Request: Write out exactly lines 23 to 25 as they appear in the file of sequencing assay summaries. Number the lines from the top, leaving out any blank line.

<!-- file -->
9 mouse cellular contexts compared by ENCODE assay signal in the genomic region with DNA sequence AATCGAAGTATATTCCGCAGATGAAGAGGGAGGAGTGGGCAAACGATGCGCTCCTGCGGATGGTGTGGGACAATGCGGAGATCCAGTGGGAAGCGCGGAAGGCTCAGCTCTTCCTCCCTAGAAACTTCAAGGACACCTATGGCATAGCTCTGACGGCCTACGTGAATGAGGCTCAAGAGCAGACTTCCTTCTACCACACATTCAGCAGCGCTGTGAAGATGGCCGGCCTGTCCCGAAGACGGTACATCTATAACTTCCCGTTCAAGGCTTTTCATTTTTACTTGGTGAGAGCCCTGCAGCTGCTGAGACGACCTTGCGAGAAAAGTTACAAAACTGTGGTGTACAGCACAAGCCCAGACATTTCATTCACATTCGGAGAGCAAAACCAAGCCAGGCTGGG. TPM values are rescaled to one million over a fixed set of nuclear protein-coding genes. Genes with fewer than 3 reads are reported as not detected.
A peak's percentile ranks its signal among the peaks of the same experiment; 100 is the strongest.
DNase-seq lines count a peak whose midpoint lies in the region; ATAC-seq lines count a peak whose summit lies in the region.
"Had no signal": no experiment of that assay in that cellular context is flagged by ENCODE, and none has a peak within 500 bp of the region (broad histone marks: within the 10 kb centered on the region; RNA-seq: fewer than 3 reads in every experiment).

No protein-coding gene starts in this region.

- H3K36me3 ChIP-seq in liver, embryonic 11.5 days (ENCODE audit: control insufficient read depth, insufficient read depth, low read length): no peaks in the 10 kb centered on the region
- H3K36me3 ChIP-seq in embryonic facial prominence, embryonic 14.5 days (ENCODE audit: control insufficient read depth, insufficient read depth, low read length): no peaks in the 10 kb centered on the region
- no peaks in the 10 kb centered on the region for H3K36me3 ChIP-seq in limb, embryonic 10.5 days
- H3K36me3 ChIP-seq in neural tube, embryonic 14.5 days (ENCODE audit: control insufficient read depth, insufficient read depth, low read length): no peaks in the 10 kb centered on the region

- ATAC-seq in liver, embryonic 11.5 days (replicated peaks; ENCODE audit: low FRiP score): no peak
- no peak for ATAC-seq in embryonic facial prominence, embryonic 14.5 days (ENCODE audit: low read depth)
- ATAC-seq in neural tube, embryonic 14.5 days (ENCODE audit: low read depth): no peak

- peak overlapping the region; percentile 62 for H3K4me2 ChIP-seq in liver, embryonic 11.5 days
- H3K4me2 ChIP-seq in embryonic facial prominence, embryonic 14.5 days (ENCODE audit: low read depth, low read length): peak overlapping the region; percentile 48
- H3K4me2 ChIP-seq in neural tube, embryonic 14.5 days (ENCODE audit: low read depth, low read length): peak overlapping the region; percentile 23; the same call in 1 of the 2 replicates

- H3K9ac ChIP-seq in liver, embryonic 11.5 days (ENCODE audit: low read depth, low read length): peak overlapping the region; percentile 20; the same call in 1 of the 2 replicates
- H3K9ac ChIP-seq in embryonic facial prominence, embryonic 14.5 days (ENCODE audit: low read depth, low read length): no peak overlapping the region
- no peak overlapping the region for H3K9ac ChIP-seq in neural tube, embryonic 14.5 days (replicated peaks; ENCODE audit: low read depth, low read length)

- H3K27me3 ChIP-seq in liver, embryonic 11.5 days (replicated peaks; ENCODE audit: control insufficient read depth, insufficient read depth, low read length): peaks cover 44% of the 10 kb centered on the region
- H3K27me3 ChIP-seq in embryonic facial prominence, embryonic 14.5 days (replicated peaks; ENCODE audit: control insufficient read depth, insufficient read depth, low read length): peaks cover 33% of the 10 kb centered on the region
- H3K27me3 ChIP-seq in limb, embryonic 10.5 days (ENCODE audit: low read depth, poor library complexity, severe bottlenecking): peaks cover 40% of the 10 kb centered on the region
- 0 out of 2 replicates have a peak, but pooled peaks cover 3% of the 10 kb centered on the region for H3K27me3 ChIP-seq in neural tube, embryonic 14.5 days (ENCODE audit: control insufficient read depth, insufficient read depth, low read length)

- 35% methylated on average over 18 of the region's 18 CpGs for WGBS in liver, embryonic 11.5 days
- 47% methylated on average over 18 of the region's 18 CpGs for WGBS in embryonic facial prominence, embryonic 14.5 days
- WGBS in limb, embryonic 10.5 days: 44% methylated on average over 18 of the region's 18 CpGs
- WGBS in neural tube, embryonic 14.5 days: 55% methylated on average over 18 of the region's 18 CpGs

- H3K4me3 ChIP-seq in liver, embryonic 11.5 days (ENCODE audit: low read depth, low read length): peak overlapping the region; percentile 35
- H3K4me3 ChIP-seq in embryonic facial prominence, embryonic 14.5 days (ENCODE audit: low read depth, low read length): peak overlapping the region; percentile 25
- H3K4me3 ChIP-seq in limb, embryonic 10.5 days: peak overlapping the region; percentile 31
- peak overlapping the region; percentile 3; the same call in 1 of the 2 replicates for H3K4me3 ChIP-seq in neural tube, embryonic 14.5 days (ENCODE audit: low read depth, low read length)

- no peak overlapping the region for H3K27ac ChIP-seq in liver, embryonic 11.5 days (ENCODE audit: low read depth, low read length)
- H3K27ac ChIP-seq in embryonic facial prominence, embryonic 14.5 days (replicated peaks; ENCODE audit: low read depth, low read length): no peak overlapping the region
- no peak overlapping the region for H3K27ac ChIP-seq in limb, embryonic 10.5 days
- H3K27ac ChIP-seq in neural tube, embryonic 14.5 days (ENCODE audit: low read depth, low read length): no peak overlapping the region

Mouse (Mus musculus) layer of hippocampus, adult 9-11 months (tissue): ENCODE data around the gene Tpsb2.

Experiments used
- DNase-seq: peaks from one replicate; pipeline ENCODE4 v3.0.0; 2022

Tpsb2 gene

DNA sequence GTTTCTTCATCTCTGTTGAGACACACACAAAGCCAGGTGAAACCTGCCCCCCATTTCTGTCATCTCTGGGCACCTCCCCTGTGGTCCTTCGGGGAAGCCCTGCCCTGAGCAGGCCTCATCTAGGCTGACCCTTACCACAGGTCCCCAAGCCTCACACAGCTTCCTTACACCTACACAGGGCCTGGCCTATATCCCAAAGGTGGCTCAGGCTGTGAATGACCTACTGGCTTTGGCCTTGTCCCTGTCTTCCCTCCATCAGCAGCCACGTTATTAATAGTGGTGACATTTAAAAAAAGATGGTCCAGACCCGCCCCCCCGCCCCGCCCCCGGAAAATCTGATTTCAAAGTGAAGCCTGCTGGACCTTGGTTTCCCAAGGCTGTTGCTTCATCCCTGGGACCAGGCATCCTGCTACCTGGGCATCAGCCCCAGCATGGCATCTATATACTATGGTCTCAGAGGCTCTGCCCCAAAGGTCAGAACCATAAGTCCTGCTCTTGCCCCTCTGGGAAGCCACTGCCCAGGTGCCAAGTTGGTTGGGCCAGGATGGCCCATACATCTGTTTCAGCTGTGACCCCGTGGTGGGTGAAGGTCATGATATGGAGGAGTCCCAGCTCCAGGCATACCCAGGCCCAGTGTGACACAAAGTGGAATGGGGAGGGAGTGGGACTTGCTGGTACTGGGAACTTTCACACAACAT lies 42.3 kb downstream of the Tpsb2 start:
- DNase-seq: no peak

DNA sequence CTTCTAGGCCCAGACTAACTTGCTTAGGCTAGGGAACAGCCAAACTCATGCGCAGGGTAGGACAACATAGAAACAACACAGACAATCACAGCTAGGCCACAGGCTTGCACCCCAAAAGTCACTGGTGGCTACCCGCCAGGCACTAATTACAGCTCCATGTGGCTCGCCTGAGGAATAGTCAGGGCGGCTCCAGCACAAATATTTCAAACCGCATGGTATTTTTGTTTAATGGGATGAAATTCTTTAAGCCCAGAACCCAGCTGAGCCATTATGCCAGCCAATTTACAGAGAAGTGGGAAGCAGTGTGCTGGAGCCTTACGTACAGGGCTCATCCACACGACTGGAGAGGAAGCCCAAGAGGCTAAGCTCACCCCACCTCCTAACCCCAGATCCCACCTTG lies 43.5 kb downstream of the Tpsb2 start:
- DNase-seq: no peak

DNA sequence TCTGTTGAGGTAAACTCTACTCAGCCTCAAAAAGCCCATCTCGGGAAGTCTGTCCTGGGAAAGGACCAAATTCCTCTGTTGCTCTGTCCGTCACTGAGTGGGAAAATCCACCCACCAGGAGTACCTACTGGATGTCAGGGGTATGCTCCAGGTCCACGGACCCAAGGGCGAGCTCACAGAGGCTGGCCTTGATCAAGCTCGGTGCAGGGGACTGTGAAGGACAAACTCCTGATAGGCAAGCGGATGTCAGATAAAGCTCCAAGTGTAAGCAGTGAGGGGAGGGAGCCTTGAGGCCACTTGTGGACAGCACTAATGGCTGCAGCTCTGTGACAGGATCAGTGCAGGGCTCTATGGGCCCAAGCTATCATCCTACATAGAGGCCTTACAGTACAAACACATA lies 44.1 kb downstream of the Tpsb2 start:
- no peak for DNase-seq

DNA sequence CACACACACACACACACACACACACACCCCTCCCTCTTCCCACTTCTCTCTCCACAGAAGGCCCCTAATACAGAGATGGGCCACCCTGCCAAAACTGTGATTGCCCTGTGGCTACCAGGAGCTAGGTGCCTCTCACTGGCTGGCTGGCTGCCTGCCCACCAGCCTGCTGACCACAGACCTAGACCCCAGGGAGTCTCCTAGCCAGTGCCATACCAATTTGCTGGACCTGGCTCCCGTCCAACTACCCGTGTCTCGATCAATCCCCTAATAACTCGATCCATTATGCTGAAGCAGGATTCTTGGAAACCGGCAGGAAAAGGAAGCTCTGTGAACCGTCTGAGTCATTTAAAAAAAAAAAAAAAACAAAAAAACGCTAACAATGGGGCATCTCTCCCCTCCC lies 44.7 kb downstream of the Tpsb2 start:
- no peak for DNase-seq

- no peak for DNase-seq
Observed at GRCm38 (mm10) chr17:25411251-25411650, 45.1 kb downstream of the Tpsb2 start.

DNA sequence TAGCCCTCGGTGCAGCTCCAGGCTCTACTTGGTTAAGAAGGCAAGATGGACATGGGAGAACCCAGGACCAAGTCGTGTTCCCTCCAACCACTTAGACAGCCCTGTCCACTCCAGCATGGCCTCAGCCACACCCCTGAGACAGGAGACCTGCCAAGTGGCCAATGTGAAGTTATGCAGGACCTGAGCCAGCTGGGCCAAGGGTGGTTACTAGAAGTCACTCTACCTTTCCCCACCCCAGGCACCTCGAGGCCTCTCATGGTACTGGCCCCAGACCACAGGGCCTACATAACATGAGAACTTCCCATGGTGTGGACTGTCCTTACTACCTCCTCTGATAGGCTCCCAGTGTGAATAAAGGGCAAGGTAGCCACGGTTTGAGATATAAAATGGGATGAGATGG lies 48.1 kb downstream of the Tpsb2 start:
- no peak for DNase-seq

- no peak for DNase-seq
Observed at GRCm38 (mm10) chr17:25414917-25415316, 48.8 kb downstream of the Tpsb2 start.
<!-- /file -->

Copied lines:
- 35% methylated on average over 18 of the region's 18 CpGs for WGBS in liver, embryonic 11.5 days
- 47% methylated on average over 18 of the region's 18 CpGs for WGBS in embryonic facial prominence, embryonic 14.5 days
- WGBS in limb, embryonic 10.5 days: 44% methylated on average over 18 of the region's 18 CpGs